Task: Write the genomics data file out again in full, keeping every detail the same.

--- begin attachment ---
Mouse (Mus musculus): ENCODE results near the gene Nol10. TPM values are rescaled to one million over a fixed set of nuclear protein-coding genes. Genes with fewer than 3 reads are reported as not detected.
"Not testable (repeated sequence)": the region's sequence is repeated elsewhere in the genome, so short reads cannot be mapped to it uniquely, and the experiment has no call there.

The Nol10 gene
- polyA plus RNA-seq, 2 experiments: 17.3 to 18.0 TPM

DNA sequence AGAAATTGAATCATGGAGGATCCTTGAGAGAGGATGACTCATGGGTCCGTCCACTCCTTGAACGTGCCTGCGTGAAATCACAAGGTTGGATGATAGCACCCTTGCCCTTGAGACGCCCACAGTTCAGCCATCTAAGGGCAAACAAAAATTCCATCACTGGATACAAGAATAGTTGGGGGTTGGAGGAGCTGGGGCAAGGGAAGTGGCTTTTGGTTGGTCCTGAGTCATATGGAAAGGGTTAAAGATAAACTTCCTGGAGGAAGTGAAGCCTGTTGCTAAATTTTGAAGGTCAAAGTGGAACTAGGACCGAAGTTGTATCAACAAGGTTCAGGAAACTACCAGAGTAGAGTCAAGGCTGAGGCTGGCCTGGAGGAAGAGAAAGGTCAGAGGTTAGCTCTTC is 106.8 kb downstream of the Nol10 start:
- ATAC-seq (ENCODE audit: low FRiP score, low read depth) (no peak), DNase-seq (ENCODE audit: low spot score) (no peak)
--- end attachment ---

Mouse (Mus musculus): ENCODE results near the gene Nol10. TPM values are rescaled to one million over a fixed set of nuclear protein-coding genes. Genes with fewer than 3 reads are reported as not detected.
"Not testable (repeated sequence)": the region's sequence is repeated elsewhere in the genome, so short reads cannot be mapped to it uniquely, and the experiment has no call there.

The Nol10 gene
- polyA plus RNA-seq, 2 experiments: 17.3 to 18.0 TPM

DNA sequence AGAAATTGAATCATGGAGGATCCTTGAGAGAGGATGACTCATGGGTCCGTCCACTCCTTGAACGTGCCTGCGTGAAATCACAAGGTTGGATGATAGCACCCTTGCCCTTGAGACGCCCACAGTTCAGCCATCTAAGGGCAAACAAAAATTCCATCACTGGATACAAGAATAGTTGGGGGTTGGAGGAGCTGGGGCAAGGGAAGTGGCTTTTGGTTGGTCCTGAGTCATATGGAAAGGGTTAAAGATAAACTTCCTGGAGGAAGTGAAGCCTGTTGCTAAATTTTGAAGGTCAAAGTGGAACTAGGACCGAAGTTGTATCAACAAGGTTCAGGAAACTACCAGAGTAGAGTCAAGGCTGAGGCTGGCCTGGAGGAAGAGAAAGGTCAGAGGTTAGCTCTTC is 106.8 kb downstream of the Nol10 start:
- ATAC-seq (ENCODE audit: low FRiP score, low read depth) (no peak), DNase-seq (ENCODE audit: low spot score) (no peak)